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Meet the lollipop lady who can save you from flooding
12:00pm Wednesday 28th August 2013 in News
LOLLIPOP lady Karen Edwards could save your life one day.
The 54-year-old grandmother of six is among 12 people who have been trained to rescue people from floods.
On Saturday members of Oxfordshire Lowland Search and Rescue (OXSAR) had a top-up training session at Port Meadow, Oxford.
The volunteers were learning skills such as “defensive” and “aggressive” swimming, throwing a lifeline and ferrying people across fast-flowing waters in a life raft.
Mrs Edwards, of Long Crendon, near Thame, said her job allows her time to volunteer.
She said: “I just like helping people. My mother has dementia, and it is about knowing that there is somebody out there if your family needs them. “Having dementia in the family, it’s also nice to think that if it ever comes to me there will be someone out there who could help me.”
She has been volunteering with OXSAR since it was created in 2008.
The group’s main line of duty is helping the police find missing people on land.
There are about 30 OXSAR volunteers who agree to drop whatever they are doing day or night to help the police anywhere in the Thames Valley.
On May 20 this year, the group signed a memorandum of understanding with Oxfordshire Fire and Rescue to guarantee its assistance if there are serious floods.
That means if the fire service asks the volunteers to be on call, they cannot drink alcohol and will have to be able to drop everything to get to emergencies.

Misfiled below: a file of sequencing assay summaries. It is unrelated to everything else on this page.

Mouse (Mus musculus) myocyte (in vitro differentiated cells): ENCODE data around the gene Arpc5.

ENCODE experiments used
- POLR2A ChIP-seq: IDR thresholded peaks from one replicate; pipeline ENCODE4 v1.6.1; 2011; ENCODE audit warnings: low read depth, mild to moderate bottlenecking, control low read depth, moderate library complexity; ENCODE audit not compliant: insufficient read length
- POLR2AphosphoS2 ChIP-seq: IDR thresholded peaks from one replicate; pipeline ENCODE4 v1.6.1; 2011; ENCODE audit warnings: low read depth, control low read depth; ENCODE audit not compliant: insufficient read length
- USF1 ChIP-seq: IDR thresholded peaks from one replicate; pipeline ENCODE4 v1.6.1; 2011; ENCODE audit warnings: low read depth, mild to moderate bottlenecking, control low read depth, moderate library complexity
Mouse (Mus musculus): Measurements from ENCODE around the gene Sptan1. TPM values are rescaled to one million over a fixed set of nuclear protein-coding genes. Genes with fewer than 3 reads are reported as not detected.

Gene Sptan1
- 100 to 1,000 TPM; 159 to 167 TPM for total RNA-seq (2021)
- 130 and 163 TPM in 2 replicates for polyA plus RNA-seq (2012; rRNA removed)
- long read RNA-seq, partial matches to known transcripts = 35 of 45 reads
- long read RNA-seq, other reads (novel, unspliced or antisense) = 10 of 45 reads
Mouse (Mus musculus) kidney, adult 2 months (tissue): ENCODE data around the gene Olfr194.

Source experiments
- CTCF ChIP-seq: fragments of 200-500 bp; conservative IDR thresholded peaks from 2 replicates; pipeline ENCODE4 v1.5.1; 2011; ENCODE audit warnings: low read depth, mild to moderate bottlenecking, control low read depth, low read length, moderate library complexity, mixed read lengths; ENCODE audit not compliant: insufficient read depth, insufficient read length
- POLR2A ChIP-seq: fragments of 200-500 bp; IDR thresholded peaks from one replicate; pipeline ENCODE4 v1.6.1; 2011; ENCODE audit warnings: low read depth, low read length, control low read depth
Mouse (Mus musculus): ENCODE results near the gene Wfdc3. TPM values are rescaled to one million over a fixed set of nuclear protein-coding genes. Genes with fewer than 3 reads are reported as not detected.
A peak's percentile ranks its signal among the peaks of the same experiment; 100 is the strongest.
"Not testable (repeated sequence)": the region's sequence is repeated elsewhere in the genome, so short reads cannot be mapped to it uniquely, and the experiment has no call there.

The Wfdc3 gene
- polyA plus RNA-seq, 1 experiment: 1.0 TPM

Mrs Edwards added: “On Christmas Day, everybody knows if their phone goes, there had better be somebody else in the house who knows how to cook the turkey.”
The group used a £9,980 Big Lottery Fund grant to buy dry suits, helmets, boots, personal floatation devices and an eight-person rescue raft.
Last weekend they were learning how to use the raft to ferry people across fast-flowing water.
They also practised “defensive swimming” which means lying on your back with your feet towards the current and letting the river take you towards the bank.
Aggressive swimming is about actively trying to get out of the way of a boat or a fallen tree in your path.
The group started training at 10.30am and carried on for three hours. Mrs Edwards said: “It wasn’t a long day, but it is intense.”
s OXSAR is funded by donations. To donate text OXSR05 £5 to give £5 or OXSR05 £10 to give £10 to 70070.
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